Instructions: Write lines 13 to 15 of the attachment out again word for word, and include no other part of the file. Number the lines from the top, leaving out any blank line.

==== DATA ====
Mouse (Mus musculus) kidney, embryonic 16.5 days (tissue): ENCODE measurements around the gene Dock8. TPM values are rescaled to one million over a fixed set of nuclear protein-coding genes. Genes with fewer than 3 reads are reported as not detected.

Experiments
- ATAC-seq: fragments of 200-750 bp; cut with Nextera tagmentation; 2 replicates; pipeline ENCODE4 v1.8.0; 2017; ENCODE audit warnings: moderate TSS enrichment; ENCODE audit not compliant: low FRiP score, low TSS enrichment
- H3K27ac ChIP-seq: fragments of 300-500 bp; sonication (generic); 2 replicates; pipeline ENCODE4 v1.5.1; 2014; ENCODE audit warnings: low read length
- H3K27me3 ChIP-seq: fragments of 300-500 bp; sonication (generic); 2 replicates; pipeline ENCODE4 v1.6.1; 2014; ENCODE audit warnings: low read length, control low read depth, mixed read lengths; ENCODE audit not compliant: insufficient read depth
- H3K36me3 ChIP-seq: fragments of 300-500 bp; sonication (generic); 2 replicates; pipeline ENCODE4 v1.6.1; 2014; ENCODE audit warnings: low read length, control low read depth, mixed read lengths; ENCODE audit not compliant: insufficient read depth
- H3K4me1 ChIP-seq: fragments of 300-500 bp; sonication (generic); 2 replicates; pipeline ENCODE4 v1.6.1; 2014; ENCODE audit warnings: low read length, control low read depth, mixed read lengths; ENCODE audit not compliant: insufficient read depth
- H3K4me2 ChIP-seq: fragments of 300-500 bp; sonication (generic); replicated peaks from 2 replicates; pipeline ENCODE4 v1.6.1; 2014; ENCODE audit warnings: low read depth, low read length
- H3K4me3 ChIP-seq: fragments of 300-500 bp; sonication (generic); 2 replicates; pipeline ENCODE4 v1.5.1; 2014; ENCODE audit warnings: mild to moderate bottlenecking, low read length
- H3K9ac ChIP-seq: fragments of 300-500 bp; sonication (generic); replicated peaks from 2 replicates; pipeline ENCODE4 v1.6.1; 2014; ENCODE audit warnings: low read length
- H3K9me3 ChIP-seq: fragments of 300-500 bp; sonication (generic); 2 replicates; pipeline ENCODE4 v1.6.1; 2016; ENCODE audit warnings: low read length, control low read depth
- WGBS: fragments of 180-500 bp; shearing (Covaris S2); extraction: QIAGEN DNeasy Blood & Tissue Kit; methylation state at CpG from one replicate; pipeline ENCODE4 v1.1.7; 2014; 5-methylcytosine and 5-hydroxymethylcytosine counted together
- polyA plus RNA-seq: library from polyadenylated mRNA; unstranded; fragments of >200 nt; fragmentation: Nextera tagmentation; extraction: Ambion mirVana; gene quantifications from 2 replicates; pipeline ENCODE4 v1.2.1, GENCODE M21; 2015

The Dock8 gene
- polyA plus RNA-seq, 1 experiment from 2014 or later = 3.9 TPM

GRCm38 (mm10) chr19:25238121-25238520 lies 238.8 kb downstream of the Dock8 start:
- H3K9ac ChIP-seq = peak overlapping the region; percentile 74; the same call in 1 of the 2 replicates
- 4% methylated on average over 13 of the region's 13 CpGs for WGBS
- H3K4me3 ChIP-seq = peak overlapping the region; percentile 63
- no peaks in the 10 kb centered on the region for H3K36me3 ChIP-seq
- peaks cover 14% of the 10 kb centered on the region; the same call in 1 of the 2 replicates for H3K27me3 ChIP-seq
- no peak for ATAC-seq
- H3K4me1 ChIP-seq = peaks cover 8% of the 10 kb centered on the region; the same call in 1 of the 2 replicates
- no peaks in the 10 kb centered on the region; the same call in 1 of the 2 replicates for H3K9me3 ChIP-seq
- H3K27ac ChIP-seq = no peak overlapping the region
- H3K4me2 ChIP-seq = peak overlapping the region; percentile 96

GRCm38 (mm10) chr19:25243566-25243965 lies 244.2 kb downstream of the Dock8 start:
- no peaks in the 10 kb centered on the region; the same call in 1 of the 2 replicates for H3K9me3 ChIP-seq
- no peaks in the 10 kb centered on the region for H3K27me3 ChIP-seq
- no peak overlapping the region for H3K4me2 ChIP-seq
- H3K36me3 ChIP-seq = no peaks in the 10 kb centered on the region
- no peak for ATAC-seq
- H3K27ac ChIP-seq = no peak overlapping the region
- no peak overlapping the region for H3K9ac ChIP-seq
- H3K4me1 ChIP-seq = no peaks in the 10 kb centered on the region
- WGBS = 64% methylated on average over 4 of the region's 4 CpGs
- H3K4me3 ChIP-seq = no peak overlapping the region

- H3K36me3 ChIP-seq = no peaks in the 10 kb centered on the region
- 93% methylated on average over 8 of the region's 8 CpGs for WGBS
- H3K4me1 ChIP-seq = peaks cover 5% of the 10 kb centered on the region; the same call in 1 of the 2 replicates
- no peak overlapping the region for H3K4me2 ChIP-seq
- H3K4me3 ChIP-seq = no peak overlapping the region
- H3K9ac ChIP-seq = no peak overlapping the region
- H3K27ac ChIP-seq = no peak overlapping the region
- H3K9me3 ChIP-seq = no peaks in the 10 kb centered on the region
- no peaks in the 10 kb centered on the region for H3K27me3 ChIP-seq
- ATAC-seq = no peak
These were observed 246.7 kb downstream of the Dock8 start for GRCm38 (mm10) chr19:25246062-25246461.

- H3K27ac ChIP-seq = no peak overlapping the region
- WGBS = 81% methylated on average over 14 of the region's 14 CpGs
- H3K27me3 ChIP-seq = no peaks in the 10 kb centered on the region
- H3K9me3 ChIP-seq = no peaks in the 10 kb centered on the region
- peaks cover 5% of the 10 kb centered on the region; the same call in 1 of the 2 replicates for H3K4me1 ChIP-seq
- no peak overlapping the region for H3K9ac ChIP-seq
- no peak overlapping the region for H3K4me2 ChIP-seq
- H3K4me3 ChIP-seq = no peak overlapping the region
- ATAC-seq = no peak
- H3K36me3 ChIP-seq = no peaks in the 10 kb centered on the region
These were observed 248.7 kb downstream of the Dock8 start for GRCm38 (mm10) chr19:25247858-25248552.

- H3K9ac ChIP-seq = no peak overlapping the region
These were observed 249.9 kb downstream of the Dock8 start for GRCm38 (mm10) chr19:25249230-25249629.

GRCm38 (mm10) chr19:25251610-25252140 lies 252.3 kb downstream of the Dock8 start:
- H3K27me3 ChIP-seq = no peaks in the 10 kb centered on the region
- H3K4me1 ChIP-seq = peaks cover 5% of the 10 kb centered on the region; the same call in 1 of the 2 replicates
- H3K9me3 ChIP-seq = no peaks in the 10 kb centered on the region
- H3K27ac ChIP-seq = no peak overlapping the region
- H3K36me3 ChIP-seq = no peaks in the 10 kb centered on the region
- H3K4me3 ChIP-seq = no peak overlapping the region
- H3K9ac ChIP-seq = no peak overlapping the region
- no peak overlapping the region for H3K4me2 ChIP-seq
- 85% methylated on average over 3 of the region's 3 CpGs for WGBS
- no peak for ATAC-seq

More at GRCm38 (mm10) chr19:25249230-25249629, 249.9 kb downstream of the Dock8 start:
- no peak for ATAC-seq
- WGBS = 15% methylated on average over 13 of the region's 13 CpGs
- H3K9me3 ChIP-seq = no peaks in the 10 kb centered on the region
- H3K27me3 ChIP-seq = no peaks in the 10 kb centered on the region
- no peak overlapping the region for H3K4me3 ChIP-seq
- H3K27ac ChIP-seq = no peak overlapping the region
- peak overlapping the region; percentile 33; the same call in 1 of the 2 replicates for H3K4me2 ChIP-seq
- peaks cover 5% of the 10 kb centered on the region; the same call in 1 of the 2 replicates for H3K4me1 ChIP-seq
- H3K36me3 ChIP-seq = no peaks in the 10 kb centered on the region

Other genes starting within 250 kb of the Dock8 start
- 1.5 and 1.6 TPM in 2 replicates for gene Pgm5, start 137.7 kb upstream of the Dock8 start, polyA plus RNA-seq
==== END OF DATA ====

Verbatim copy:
- polyA plus RNA-seq: library from polyadenylated mRNA; unstranded; fragments of >200 nt; fragmentation: Nextera tagmentation; extraction: Ambion mirVana; gene quantifications from 2 replicates; pipeline ENCODE4 v1.2.1, GENCODE M21; 2015

The Dock8 gene
- polyA plus RNA-seq, 1 experiment from 2014 or later = 3.9 TPM